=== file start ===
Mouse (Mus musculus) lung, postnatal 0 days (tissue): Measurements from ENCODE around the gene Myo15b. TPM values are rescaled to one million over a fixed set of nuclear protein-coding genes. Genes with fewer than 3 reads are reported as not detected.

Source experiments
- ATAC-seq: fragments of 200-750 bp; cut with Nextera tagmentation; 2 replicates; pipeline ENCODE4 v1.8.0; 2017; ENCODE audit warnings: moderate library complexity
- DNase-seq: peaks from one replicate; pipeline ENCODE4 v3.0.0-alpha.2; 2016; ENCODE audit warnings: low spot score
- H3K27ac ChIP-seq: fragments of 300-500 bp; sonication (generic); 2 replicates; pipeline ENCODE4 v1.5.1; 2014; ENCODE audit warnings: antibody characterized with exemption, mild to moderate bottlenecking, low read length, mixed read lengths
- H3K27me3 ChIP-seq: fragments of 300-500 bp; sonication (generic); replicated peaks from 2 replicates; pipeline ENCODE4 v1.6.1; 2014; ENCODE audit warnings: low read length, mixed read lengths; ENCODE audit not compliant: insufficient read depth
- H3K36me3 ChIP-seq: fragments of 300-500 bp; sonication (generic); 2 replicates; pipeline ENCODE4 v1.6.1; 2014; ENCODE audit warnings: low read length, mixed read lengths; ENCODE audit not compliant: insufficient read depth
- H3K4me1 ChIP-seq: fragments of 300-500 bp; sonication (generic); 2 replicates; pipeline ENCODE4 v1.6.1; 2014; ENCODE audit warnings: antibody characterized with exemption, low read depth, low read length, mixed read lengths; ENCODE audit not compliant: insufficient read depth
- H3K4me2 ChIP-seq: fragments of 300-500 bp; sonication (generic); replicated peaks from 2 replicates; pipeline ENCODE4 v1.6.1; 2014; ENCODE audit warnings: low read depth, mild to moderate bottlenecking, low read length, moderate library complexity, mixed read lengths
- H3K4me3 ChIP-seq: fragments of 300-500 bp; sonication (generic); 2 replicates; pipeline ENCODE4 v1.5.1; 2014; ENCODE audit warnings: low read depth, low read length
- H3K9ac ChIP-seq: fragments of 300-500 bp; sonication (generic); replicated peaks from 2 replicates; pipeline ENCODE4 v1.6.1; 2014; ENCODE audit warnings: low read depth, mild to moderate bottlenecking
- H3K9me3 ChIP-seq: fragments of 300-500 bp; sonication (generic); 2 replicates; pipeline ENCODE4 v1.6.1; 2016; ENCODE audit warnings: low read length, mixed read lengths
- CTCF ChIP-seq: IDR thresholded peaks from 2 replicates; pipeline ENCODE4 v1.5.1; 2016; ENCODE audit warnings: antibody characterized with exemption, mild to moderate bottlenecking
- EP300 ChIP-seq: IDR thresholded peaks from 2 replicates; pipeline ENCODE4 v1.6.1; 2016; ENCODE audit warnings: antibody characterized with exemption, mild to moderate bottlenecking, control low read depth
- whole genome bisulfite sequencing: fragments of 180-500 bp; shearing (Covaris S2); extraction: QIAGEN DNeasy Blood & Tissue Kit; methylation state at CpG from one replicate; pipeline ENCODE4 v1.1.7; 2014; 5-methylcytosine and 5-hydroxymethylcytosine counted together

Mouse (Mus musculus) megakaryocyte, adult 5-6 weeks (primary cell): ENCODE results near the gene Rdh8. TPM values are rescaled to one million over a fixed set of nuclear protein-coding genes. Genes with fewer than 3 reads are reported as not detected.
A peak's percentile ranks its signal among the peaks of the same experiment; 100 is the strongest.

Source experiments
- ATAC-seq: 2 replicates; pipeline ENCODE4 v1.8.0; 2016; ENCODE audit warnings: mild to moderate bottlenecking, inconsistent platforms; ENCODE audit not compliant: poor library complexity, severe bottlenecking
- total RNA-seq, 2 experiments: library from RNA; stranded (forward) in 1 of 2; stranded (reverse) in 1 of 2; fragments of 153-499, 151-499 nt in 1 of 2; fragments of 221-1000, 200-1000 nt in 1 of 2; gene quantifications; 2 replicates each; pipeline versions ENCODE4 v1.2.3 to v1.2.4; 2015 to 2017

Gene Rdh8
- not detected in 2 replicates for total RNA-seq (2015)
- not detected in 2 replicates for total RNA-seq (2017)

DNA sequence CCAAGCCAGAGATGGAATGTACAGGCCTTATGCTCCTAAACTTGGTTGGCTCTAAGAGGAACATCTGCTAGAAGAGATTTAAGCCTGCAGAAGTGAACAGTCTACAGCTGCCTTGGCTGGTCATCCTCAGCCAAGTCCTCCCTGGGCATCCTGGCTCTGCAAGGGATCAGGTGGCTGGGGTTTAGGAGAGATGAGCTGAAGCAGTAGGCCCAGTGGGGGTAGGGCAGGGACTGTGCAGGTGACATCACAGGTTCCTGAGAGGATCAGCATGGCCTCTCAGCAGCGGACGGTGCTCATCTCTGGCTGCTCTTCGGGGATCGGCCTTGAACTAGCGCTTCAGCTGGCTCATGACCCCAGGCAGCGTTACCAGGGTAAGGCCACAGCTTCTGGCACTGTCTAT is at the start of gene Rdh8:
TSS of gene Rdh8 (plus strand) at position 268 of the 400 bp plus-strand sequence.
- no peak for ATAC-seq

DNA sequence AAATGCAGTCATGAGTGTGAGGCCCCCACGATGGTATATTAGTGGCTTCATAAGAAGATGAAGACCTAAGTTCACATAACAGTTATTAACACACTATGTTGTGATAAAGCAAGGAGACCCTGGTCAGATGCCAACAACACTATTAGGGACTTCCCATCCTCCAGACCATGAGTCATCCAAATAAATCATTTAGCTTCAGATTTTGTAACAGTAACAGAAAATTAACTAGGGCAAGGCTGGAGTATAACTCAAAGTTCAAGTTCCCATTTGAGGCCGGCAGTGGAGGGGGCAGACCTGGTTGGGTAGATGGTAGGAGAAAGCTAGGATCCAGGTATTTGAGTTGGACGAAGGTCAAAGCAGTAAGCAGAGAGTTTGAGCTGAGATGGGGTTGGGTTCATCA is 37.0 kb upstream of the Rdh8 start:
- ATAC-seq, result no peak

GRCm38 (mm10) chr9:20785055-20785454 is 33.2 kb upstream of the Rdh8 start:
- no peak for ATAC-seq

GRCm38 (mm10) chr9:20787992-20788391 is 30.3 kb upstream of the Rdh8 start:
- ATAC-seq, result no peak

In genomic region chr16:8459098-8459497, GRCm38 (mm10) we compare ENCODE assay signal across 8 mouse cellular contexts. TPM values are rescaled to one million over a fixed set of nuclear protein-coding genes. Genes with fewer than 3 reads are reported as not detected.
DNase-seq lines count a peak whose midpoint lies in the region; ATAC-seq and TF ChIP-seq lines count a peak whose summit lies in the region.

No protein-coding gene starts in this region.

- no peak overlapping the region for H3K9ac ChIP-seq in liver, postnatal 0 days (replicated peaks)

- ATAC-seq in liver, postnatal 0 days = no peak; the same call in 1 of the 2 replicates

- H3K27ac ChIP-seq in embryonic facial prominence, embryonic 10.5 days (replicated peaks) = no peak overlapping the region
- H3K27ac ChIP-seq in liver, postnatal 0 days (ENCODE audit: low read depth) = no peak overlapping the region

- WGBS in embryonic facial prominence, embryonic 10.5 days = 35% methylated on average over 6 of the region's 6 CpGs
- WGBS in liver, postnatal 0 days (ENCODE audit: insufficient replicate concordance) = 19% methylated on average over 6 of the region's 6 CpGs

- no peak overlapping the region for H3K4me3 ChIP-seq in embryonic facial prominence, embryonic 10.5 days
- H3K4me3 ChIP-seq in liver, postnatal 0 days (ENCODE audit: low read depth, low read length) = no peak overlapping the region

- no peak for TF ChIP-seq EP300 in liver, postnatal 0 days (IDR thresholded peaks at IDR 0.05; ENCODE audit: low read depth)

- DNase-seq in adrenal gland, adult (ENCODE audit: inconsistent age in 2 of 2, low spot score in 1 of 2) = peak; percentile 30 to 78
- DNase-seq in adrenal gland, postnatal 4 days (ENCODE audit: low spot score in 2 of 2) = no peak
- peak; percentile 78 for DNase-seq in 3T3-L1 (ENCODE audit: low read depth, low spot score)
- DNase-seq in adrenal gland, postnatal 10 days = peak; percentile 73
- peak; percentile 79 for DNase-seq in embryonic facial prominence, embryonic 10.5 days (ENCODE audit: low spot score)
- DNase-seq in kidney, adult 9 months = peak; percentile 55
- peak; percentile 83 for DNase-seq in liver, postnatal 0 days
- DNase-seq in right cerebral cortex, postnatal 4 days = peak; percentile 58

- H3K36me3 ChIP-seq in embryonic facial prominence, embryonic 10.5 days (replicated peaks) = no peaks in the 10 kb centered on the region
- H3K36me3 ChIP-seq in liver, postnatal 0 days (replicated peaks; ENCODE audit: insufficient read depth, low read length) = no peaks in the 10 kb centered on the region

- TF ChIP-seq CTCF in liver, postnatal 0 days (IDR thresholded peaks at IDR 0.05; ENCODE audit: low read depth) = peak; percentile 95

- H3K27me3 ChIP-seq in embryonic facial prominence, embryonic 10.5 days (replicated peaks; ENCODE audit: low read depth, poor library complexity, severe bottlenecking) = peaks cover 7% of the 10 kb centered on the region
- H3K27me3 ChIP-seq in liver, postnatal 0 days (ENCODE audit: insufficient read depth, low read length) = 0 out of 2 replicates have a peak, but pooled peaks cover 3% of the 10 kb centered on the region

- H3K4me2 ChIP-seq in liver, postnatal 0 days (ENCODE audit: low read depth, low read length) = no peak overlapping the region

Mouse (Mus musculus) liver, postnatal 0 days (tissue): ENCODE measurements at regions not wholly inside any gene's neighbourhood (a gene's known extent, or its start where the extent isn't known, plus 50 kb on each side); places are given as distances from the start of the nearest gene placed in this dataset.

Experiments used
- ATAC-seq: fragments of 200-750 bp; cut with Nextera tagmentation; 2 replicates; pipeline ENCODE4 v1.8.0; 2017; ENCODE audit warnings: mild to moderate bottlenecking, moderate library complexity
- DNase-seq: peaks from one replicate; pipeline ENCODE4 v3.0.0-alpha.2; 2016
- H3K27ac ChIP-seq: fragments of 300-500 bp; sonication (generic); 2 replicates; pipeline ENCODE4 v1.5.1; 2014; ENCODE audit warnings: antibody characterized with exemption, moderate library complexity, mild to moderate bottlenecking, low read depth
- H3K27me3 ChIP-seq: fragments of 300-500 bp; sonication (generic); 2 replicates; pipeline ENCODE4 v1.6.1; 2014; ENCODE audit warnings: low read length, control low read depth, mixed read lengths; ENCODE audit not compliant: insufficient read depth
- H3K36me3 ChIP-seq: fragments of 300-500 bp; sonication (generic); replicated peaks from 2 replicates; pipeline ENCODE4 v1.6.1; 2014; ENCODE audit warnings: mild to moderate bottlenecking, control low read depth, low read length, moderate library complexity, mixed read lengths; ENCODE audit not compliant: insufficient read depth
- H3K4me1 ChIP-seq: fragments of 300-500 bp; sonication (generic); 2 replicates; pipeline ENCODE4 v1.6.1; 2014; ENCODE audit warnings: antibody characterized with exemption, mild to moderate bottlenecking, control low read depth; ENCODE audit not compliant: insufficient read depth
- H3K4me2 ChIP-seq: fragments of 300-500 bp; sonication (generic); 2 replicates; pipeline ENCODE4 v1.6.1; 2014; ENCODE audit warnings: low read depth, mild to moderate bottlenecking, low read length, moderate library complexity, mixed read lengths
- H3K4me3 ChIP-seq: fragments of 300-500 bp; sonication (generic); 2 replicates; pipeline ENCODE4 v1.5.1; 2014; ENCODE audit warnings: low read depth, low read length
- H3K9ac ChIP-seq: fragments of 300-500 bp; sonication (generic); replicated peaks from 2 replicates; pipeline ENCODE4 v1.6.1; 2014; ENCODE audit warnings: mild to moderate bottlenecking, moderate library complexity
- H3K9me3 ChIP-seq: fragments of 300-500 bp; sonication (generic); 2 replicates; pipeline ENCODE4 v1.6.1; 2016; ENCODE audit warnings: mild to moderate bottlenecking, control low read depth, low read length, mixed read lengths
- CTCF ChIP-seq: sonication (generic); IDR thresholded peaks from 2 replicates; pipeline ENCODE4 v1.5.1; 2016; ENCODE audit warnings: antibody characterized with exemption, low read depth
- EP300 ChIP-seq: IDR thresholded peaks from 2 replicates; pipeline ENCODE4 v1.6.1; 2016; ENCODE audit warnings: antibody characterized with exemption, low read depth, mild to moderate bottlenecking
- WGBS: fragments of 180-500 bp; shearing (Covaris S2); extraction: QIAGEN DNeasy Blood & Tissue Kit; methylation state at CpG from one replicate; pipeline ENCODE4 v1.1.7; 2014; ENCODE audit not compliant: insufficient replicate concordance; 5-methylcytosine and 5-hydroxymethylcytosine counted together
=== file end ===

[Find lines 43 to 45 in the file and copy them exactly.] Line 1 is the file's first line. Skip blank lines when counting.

- H3K4me3 ChIP-seq in liver, postnatal 0 days (ENCODE audit: low read depth, low read length) = no peak overlapping the region

- no peak for TF ChIP-seq EP300 in liver, postnatal 0 days (IDR thresholded peaks at IDR 0.05; ENCODE audit: low read depth)

- DNase-seq in adrenal gland, adult (ENCODE audit: inconsistent age in 2 of 2, low spot score in 1 of 2) = peak; percentile 30 to 78